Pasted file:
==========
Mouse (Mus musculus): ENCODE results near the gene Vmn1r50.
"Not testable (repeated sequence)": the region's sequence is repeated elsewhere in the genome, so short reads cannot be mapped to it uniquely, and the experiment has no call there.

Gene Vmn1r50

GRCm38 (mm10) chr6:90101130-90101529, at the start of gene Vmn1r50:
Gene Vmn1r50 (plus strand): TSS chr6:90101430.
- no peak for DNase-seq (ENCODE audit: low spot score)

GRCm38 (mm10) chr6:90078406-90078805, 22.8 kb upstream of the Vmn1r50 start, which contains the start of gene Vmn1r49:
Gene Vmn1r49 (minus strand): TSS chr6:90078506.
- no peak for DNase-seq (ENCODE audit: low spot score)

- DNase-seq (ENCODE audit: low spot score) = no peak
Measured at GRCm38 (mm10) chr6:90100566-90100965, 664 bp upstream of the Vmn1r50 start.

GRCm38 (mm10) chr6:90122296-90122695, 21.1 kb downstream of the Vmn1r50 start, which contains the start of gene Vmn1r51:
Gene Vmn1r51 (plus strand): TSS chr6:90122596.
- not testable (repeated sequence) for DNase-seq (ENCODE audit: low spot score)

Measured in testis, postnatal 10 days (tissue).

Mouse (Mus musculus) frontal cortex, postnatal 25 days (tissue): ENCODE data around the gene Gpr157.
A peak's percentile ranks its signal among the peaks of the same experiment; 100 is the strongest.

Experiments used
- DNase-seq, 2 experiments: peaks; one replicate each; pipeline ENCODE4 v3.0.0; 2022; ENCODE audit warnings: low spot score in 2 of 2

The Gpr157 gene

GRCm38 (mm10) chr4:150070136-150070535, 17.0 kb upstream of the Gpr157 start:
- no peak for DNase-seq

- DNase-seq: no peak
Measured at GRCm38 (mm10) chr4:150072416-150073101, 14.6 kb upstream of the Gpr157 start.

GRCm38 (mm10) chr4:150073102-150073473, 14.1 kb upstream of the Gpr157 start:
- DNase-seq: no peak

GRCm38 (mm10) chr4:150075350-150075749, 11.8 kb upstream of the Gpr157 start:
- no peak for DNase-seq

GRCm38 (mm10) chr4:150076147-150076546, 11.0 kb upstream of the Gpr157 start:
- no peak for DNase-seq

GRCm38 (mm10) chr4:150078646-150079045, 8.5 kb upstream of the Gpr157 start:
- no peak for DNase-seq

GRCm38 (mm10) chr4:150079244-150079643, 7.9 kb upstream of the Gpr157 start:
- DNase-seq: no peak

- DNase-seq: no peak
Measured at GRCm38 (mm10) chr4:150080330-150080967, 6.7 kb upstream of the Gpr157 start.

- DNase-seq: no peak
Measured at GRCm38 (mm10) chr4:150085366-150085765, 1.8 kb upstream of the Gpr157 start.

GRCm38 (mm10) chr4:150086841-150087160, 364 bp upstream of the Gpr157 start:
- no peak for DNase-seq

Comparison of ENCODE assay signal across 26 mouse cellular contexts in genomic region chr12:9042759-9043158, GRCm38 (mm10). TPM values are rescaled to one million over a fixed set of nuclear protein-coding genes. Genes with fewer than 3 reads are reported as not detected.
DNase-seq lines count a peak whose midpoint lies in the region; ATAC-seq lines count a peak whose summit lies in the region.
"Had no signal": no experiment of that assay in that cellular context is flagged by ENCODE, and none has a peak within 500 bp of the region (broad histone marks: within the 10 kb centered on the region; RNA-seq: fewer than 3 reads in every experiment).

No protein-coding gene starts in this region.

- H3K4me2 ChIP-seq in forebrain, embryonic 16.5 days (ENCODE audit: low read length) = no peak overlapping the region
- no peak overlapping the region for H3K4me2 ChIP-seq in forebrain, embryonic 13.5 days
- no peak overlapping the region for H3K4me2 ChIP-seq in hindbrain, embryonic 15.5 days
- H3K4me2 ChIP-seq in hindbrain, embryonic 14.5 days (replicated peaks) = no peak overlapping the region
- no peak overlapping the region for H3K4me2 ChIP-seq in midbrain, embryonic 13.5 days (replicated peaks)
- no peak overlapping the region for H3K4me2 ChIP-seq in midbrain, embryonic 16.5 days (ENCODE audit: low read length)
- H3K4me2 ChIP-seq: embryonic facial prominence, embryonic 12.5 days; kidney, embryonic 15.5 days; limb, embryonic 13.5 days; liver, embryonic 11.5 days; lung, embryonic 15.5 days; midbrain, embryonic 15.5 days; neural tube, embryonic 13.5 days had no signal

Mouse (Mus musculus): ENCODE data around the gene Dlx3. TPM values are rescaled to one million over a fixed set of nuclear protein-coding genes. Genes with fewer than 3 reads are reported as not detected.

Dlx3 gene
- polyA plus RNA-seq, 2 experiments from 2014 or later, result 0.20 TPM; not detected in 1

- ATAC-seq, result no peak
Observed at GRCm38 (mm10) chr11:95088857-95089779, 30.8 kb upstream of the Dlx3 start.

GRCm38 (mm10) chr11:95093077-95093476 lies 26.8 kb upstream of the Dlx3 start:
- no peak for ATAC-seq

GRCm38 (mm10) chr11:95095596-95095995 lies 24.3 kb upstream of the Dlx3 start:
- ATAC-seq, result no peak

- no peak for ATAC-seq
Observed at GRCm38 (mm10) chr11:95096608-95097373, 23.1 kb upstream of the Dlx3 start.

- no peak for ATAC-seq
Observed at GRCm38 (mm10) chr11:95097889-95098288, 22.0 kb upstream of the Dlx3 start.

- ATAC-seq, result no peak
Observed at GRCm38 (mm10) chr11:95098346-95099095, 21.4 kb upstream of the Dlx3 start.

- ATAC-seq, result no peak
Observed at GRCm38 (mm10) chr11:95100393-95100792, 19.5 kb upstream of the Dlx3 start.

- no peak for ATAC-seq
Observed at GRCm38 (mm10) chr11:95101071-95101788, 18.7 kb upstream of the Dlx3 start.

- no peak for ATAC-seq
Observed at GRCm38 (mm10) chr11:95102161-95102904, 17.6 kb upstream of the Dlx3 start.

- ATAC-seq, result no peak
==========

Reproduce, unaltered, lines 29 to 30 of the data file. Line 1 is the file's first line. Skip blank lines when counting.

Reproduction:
GRCm38 (mm10) chr4:150076147-150076546, 11.0 kb upstream of the Gpr157 start:
- no peak for DNase-seq